When the ambitious team at Cofunds gave birth to the platform in January 2001, even they could scarcely have imagined it would reach the gargantuan size it has.
At last count, the newly integrated Aegon/Cofunds platform had more than £100bn in assets under management. That’s almost £30bn more than nearest rivals Fidelity and Hargreaves Lansdown. Even when Standard Life’s platform is combined with the recently acquired Axa Elevate, it only comes in at a paltry £44.2bn.
How on earth does Aegon even run a platform on such a large scale? The firm is slowly giving the market some ideas, and not before time.
First things first, “Cofunds” as we knew it is dead. But dropping the brand does not mean Aegon is scaling back its bold ambitions to combine the best of both legacy systems, bringing together additional features for Aegon users with a wider range of investments for Cofunds advisers.
But at what point does confidence become arrogance? The only certainties in life are death, taxes, and that replatforming will always come in over budget. Which brings us to Aegon’s cost projection for the integration. Analysts say the £80m price tag is significantly less than what will be needed.
In response, Aegon could point to the fact that it does not use the same back-office technology provider as the likes of Old Mutual and St James’s Place, which has been blamed for the two most significant cost spirals.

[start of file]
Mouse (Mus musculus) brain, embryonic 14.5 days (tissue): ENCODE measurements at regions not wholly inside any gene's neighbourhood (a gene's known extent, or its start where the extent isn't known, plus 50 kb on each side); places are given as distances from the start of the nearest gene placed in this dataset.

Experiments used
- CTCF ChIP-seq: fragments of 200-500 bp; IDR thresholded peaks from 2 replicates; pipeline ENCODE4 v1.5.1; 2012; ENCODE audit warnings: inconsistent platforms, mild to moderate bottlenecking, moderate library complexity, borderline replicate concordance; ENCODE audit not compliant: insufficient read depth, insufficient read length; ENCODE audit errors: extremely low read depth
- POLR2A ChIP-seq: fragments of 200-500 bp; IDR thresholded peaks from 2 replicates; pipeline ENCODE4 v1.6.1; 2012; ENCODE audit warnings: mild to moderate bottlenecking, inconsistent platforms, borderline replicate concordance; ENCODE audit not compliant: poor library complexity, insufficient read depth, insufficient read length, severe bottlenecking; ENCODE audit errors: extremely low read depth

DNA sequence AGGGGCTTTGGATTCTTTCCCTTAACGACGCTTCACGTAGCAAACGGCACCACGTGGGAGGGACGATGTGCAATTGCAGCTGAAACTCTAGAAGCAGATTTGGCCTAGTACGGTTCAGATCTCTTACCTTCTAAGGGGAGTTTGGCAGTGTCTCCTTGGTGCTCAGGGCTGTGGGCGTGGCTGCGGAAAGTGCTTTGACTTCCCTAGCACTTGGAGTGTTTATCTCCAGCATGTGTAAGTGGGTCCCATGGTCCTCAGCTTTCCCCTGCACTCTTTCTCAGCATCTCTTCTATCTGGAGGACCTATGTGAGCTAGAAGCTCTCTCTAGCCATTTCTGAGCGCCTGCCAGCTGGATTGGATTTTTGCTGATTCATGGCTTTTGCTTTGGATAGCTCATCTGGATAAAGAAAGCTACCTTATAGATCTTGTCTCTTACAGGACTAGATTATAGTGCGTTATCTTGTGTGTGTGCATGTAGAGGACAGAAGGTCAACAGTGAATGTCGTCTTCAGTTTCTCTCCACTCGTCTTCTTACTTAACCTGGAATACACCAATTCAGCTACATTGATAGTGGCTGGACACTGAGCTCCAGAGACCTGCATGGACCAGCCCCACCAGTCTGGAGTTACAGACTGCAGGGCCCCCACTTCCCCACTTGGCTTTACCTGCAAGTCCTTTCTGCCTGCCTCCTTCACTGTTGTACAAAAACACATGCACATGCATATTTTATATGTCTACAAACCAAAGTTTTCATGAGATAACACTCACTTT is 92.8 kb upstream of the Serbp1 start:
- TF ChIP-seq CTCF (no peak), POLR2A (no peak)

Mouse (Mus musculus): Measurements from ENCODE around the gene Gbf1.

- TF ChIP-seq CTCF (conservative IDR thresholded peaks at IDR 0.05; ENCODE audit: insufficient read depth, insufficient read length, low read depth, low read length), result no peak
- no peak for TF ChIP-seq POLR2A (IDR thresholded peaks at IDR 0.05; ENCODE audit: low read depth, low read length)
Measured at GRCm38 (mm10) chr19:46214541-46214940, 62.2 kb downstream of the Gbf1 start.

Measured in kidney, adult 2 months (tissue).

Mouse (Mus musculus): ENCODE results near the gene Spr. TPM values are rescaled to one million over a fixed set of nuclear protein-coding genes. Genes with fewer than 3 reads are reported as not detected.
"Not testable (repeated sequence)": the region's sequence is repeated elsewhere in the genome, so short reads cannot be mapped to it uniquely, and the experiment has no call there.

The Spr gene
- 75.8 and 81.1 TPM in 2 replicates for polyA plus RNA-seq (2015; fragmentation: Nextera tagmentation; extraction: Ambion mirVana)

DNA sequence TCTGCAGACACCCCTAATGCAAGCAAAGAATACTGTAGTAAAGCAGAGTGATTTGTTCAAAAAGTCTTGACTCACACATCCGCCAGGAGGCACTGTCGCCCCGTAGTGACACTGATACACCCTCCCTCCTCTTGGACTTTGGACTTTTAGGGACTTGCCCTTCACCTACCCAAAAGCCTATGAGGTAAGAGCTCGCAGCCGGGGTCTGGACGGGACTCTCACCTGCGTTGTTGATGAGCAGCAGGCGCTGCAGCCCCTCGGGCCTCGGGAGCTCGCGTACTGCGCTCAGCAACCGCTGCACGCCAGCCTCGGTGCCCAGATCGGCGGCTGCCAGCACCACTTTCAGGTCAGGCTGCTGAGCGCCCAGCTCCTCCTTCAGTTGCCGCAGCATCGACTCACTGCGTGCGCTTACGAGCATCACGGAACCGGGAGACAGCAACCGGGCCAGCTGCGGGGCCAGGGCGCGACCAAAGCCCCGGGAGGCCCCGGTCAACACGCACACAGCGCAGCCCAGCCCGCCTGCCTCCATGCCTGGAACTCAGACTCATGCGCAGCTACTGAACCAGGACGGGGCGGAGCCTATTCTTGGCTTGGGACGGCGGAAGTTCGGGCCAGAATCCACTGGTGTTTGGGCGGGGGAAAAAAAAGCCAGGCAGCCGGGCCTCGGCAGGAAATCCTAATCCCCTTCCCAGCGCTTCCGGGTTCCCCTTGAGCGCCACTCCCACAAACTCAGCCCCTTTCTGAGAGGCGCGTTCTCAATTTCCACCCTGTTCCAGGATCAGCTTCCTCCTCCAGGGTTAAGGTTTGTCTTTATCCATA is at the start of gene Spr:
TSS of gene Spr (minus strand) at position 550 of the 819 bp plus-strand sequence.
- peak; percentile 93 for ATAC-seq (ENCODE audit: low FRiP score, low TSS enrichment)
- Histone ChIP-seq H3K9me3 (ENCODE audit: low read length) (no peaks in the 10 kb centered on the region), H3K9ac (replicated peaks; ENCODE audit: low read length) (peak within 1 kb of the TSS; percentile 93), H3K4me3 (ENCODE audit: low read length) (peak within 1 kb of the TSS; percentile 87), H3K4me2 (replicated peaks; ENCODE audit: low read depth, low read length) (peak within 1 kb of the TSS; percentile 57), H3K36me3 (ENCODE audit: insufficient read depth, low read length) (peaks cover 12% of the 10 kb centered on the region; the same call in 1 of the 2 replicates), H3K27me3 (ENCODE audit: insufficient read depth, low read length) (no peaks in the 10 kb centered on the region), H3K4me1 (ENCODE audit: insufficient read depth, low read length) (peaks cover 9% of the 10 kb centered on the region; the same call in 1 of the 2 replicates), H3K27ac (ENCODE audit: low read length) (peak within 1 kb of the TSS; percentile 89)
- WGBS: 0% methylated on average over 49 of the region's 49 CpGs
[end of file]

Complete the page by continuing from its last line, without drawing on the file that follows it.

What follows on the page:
Aegon employs GBST to sit behind the new platform’s retail side, though Cofunds used to have a deal with IFDS, the same people that Old Mutual unceremoniously booted off its own replatforming.
But that will not stop Aegon feeling cost pressures on such an unprecedented merger, particularly as it has tied itself into a price lock, where it has promised that neither legacy Cofunds nor Aegon Retirement Choices users will see fees increase.
Neither ARC nor Cofunds were the most popular with advisers in terms of satisfaction scores before the merger. In the short term, this is hardly likely to improve as advisers have to be walked through a new system. To my mind, the success of the newly updated platform rests almost entirely on how easy they can make the initial adoption by advisers.
Aegon has restated its belief that platforms are a scale game, and that the key growth market within the sector lies with these advisers. We can no longer doubt it has gone all in on its £100bn bet.
Justin Cash is editor of Money Marketing. Follow him on Twitter @Justin_Cash_1